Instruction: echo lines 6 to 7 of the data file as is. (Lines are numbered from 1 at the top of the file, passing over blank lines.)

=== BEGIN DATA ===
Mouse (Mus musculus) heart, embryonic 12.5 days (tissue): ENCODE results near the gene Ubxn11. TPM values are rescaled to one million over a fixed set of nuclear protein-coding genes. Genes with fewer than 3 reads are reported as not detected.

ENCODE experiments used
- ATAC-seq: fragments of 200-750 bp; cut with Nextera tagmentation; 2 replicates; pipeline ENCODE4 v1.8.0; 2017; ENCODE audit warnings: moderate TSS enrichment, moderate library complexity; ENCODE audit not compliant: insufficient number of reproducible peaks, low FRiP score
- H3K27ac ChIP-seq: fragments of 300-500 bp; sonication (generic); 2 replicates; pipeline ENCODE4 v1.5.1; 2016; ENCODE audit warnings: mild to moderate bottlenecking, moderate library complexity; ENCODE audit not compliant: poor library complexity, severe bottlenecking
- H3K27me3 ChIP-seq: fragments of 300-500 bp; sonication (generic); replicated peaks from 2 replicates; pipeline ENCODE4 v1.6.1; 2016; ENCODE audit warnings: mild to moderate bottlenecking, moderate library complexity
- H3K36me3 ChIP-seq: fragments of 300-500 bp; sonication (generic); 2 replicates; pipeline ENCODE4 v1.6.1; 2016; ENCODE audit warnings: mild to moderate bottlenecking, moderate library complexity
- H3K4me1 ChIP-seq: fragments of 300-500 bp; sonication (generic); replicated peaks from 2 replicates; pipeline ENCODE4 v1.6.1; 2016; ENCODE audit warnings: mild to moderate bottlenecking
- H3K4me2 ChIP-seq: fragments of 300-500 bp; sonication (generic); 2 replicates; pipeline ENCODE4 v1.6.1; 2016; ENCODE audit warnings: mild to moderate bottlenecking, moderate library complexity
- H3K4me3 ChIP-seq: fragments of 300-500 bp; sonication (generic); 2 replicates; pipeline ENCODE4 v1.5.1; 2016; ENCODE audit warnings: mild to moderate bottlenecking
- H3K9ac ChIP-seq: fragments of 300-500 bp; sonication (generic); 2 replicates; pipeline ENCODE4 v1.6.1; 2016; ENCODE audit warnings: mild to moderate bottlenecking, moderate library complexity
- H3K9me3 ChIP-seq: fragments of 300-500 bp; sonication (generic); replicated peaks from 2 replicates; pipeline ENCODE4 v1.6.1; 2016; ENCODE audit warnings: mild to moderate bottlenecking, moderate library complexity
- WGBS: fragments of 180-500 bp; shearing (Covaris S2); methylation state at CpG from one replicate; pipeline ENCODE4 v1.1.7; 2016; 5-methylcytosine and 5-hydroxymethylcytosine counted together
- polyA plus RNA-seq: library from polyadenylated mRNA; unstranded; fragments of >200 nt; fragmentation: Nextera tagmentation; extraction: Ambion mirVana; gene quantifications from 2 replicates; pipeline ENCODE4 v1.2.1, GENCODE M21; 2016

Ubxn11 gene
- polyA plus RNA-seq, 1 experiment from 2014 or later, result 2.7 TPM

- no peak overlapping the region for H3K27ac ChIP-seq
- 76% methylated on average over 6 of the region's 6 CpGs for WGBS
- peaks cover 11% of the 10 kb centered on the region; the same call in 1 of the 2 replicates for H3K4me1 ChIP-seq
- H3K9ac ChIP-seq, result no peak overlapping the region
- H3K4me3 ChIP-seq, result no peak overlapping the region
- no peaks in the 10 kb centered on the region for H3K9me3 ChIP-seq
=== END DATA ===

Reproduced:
- H3K36me3 ChIP-seq: fragments of 300-500 bp; sonication (generic); 2 replicates; pipeline ENCODE4 v1.6.1; 2016; ENCODE audit warnings: mild to moderate bottlenecking, moderate library complexity
- H3K4me1 ChIP-seq: fragments of 300-500 bp; sonication (generic); replicated peaks from 2 replicates; pipeline ENCODE4 v1.6.1; 2016; ENCODE audit warnings: mild to moderate bottlenecking